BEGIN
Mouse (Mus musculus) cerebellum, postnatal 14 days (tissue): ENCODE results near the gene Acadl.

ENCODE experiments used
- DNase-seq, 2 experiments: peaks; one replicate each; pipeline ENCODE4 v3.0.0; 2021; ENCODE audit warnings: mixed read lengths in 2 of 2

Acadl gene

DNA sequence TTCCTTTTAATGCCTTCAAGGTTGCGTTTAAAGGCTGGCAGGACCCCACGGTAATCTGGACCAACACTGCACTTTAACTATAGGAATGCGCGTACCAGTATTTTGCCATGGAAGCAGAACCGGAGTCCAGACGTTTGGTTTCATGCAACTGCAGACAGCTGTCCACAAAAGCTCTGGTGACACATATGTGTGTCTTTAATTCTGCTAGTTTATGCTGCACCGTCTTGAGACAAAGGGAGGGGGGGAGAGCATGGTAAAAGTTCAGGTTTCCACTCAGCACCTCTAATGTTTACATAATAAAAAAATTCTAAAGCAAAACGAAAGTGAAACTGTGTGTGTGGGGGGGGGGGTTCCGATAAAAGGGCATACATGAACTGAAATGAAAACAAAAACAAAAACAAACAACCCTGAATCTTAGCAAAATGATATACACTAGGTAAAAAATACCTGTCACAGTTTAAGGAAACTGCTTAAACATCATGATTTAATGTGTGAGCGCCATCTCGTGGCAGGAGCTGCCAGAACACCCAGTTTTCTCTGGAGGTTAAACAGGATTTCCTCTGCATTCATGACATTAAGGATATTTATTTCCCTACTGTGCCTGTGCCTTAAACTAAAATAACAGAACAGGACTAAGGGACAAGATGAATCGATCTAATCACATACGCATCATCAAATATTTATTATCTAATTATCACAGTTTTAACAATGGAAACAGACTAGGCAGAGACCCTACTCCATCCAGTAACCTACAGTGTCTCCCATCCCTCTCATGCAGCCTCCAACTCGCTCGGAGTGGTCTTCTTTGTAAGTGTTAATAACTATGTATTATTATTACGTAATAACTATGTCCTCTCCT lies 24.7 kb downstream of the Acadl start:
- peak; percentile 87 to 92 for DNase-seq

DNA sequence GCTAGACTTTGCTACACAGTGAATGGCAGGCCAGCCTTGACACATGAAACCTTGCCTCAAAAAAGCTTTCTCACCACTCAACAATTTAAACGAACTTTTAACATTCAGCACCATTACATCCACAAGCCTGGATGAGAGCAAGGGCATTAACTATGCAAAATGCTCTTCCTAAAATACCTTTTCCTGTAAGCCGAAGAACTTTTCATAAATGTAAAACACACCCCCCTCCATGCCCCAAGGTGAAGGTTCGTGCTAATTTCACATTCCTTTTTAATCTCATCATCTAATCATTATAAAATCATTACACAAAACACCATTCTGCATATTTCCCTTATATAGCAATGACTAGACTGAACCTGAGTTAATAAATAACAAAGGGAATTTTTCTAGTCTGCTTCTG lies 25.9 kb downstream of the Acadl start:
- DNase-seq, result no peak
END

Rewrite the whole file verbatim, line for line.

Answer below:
Mouse (Mus musculus) cerebellum, postnatal 14 days (tissue): ENCODE results near the gene Acadl.

ENCODE experiments used
- DNase-seq, 2 experiments: peaks; one replicate each; pipeline ENCODE4 v3.0.0; 2021; ENCODE audit warnings: mixed read lengths in 2 of 2

Acadl gene

DNA sequence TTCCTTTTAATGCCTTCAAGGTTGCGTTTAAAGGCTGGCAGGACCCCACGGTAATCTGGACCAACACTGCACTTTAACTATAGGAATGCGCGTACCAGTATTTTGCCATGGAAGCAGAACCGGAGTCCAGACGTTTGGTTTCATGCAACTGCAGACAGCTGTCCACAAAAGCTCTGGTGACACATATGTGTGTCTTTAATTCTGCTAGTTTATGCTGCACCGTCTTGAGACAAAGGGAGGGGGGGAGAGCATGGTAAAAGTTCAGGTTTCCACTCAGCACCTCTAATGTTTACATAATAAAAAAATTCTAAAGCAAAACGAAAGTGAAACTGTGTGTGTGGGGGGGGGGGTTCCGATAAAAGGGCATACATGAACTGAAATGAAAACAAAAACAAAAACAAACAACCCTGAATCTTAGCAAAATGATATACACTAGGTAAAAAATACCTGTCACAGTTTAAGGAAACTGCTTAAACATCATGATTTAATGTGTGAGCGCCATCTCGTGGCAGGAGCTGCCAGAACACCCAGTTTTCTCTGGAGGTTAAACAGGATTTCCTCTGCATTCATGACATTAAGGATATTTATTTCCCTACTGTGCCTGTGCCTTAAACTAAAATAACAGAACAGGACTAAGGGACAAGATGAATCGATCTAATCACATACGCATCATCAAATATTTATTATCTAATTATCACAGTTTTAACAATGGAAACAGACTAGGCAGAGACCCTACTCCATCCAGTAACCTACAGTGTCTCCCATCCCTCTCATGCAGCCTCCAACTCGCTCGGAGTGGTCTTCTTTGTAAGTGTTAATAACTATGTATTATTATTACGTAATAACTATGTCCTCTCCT lies 24.7 kb downstream of the Acadl start:
- peak; percentile 87 to 92 for DNase-seq

DNA sequence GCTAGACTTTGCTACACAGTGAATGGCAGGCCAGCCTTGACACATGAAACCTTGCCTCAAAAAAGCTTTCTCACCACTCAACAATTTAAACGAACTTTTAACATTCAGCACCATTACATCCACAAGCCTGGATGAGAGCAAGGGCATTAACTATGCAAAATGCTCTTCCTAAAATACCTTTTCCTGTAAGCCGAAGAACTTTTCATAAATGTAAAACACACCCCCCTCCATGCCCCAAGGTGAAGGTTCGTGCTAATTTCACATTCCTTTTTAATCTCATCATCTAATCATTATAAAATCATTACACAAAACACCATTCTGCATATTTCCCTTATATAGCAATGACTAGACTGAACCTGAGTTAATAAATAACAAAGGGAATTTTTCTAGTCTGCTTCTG lies 25.9 kb downstream of the Acadl start:
- DNase-seq, result no peak